Since March 2017, when the UK invoked Article 50 to exit the EU, little else has been discussed by Government and policy makers. Whilst Government policy states that a no deal scenario (with no single market type agreement, and no transitional period) remains unlikely given the mutual interests in securing a negotiated deal, it advises that it is its duty as a responsible Government to prepare for all eventualities. Increasingly the prospects of a no-deal Brexit after 29 March 2019 are being considered.
Chemicals regulation after the UK has left the EU was the subject of a recent one-off session of the House of Commons Environmental Audit Committee (EAC). The panel considered questions including whether the UK’s participation in Regulation, Evaluation, Authorisation and Restriction of Chemicals (REACH) will continue seamlessly during the transition period, the challenges of a no deal Brexit, (which industry witnesses said would be ‘catastrophic’), and what still needs to be addressed.
The lack of detail in the Government’s September technical notice on ‘regulating chemicals (REACH) if there’s no Brexit deal’ was discussed as a key concern for industry. Whilst the Health and Safety Executive’s (HSE) ‘additional no deal REACH guidance’ has since fleshed out some of the detail on actions which businesses should take to maintain or gain access to EU/EEA markets, industry still has concerns around how this will work in practice, and how a no deal Brexit would impact the competitiveness of the UK chemicals industry.
One factor is the additional regulatory burden, including increased administration and cost, imposed by the requirement to register or re-register chemical substances under UK REACH in a no deal scenario. There are many aspects to this. Many companies have never had to think about REACH before, as they have simply been moving around a European product which has already been registered by someone else in their supply chain. Another concern is that UK companies using high-value, low volume substances may find that registration for UK REACH (particularly the data access costs), based on UK tonnages alone, is not economically viable for what may be a small market. Will some UK manufacturers consider moving their plant to the EU, so as to ensure more immediate access to larger markets and one set of regulatory obligations? Will their EEA customers decide to source their chemicals from suppliers in the EU-27 post Brexit, rather than taking on the EU REACH registration obligation themselves? Also, it is not yet clear how companies manufacturing/importing the same substances in/into the UK will adhere to the principle of one registration one substance, share data costs and minimise animal testing. The HSE’s Additional guidance suggests early contact with members of the relevant SIEF (Substance Information Exchange Forum), however this is unlikely to be straightforward, as under EU REACH, SIEFs were only operational until 1 July 2018 – the last REACH registration deadline.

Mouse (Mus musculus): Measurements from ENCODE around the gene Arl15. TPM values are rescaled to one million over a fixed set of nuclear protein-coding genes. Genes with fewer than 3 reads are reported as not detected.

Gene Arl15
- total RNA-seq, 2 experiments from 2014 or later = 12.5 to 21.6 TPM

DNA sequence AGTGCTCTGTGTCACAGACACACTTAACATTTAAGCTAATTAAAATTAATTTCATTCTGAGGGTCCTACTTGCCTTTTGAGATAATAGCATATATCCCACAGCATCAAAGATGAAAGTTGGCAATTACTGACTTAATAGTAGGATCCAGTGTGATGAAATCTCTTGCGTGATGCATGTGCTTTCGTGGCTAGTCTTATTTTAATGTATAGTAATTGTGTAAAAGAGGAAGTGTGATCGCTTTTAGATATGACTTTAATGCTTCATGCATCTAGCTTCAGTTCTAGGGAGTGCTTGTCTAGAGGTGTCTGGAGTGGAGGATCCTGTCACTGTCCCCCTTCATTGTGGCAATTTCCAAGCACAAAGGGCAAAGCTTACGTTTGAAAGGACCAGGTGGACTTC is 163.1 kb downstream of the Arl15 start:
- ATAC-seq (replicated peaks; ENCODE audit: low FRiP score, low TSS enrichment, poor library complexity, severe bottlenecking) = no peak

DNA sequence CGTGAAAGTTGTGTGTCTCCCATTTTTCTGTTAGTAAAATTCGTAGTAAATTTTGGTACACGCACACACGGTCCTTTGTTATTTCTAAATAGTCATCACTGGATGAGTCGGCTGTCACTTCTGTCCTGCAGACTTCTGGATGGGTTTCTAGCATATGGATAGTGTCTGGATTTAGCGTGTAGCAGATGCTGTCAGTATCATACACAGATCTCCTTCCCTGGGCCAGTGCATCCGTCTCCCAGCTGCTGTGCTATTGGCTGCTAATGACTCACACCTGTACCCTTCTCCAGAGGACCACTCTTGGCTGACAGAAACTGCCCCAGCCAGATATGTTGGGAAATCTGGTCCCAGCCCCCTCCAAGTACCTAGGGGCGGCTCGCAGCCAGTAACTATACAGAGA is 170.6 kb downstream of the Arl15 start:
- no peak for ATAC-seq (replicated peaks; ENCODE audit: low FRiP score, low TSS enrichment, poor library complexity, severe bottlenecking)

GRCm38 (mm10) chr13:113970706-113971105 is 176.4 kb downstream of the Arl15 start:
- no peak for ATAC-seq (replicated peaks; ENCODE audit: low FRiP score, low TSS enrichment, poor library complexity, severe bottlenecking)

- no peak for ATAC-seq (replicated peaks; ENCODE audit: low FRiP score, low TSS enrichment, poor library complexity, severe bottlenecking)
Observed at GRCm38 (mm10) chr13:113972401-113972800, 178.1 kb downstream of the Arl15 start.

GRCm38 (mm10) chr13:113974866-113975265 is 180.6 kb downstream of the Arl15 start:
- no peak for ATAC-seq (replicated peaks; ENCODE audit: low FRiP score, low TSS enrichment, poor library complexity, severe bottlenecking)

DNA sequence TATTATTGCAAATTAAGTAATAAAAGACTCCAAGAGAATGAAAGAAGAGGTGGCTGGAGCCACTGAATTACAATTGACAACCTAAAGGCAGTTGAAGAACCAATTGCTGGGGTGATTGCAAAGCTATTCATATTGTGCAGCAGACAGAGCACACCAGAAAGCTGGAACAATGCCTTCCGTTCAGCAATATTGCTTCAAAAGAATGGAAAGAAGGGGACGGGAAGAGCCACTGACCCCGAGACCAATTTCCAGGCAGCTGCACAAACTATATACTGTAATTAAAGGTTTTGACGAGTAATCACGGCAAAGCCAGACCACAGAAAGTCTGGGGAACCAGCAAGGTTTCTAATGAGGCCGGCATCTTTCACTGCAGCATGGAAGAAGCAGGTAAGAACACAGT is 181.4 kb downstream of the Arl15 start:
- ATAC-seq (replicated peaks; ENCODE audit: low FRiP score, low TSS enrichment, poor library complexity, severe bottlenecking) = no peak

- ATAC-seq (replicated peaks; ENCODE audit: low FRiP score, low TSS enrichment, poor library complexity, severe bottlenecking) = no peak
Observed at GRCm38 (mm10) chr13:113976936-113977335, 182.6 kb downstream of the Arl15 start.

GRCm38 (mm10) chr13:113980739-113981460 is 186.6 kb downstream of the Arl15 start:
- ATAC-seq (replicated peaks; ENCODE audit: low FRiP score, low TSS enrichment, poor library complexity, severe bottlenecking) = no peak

Panellists also observed that the potential cost of registrations/re-registrations for UK REACH in a no deal Brexit is likely to be significant, estimated at £450million on top of the £550 million already invested by businesses. This assumes that data access costs will need to be replicated, since existing data access agreements typically limit use to EU REACH. Fundamentally, data access for UK REACH will be a matter of commercial negotiation around whether data owners are prepared to share the data (and there may be reluctance for competition-related reasons), and if so, on what terms, including cost. If negotiation is unsuccessful, repeat testing will be necessary, with a potentially significant impact on animal testing. In September, the Government’s technical notice gave a 2 year timescale for UK REACH registrants to submit a full dataset. However, the HSE has since indicated, in its ‘additional no deal REACH guidance’ that this 2 year period will be kept under review, possibly a tacit acknowledgement that it’s an unrealistic timescale.
Regulatory divergence following Brexit is another significant concern for the sector, which sees alignment with EU law as critical to maintaining access to the EU market. Following a no deal Brexit, UK companies could potentially have to comply with two sets of law: EU law for any product exported to the EU, and UK law for the UK market, incurring additional cost which could make them less competitive. In its September Technical Notice on no deal, the Government confirmed that the UK is committed to maintaining environmental standards after Brexit, however – divergence from EU law remains a risk.